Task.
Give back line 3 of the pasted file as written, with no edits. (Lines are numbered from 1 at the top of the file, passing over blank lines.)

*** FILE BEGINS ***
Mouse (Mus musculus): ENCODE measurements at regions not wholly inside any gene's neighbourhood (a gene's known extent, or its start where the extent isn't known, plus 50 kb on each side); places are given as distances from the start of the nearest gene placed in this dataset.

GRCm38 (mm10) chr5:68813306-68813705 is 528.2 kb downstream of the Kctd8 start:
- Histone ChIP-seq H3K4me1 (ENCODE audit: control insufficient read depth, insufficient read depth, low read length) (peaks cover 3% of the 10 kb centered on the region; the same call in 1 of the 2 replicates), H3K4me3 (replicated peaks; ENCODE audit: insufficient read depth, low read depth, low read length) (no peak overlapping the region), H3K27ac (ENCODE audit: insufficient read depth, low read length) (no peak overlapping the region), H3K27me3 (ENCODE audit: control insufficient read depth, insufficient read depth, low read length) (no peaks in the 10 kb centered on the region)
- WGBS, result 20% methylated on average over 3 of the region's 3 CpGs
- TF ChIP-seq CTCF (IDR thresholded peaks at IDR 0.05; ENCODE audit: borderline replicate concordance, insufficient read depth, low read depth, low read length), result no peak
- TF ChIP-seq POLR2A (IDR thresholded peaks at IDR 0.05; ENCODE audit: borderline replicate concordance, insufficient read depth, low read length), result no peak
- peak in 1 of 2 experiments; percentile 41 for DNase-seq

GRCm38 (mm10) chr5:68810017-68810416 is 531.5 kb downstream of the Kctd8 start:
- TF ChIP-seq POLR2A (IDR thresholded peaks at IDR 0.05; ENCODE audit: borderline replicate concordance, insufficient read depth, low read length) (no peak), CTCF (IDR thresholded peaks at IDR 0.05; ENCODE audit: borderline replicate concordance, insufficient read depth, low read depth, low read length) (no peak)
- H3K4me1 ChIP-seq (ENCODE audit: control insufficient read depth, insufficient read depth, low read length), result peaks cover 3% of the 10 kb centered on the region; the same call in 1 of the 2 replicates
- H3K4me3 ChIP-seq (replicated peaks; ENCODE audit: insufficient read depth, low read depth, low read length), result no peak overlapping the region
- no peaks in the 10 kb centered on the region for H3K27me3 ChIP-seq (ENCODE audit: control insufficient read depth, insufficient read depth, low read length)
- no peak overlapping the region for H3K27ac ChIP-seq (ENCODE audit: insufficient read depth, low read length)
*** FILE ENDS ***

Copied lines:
- Histone ChIP-seq H3K4me1 (ENCODE audit: control insufficient read depth, insufficient read depth, low read length) (peaks cover 3% of the 10 kb centered on the region; the same call in 1 of the 2 replicates), H3K4me3 (replicated peaks; ENCODE audit: insufficient read depth, low read depth, low read length) (no peak overlapping the region), H3K27ac (ENCODE audit: insufficient read depth, low read length) (no peak overlapping the region), H3K27me3 (ENCODE audit: control insufficient read depth, insufficient read depth, low read length) (no peaks in the 10 kb centered on the region)